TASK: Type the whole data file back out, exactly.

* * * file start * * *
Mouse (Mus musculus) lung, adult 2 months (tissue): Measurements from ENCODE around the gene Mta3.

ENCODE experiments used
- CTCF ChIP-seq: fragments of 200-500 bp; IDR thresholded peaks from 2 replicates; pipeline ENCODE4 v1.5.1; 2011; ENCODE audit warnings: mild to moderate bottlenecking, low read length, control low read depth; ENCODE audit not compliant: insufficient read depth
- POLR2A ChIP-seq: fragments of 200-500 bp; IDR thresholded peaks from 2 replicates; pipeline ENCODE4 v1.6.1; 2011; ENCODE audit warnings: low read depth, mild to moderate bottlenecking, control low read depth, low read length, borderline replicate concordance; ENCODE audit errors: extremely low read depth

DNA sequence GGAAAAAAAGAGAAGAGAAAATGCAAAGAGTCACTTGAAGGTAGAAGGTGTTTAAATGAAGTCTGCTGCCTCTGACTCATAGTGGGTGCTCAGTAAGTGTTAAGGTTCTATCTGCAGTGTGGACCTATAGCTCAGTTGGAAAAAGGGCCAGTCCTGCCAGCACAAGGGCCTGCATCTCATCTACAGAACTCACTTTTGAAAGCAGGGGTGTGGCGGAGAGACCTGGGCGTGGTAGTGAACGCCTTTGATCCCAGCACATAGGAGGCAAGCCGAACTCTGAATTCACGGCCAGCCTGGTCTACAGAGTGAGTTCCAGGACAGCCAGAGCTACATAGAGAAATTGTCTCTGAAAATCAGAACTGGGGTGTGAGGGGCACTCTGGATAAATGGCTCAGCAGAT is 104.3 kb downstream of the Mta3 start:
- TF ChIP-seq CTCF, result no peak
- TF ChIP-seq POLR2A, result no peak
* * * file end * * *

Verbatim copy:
Mouse (Mus musculus) lung, adult 2 months (tissue): Measurements from ENCODE around the gene Mta3.

ENCODE experiments used
- CTCF ChIP-seq: fragments of 200-500 bp; IDR thresholded peaks from 2 replicates; pipeline ENCODE4 v1.5.1; 2011; ENCODE audit warnings: mild to moderate bottlenecking, low read length, control low read depth; ENCODE audit not compliant: insufficient read depth
- POLR2A ChIP-seq: fragments of 200-500 bp; IDR thresholded peaks from 2 replicates; pipeline ENCODE4 v1.6.1; 2011; ENCODE audit warnings: low read depth, mild to moderate bottlenecking, control low read depth, low read length, borderline replicate concordance; ENCODE audit errors: extremely low read depth

DNA sequence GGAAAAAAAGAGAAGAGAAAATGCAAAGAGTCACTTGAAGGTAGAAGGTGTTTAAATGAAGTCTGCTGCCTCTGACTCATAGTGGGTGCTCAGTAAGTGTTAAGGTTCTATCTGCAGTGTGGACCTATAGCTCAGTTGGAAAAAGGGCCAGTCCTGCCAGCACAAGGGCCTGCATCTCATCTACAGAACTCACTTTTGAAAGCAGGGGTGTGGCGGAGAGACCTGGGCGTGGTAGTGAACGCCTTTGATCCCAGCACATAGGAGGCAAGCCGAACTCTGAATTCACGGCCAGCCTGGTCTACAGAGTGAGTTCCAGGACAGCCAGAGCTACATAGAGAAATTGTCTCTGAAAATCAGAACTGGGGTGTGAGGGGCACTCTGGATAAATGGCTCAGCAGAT is 104.3 kb downstream of the Mta3 start:
- TF ChIP-seq CTCF, result no peak
- TF ChIP-seq POLR2A, result no peak